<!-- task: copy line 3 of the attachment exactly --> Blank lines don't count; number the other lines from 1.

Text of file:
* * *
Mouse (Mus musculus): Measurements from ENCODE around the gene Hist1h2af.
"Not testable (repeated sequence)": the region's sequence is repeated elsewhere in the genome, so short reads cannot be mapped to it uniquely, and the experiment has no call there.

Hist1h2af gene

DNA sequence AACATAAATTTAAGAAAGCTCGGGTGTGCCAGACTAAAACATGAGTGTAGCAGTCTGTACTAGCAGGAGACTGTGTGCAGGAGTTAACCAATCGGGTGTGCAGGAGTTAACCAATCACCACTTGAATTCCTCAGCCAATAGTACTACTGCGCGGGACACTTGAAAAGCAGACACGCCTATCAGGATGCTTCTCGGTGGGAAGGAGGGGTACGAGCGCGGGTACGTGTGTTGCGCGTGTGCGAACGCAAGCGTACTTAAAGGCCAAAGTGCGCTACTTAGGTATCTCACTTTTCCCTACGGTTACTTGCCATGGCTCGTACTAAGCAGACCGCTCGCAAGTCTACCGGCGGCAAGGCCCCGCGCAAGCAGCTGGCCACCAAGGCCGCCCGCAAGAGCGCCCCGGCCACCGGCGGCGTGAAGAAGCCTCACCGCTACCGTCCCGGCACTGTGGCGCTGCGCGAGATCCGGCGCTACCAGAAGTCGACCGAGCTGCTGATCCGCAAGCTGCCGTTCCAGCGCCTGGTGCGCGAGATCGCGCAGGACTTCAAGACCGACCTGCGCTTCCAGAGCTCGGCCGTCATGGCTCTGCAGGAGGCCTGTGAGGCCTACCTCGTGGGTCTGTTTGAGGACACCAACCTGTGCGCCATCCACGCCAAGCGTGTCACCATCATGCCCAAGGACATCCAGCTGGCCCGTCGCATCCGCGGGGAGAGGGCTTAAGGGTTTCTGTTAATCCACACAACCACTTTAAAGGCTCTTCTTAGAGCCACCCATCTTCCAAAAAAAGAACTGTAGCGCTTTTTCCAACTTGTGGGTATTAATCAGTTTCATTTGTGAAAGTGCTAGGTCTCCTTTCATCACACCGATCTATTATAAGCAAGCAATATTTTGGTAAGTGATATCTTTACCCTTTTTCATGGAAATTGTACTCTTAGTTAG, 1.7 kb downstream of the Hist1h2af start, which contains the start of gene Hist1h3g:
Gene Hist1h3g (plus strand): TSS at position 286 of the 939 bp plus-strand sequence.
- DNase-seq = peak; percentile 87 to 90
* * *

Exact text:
Hist1h2af gene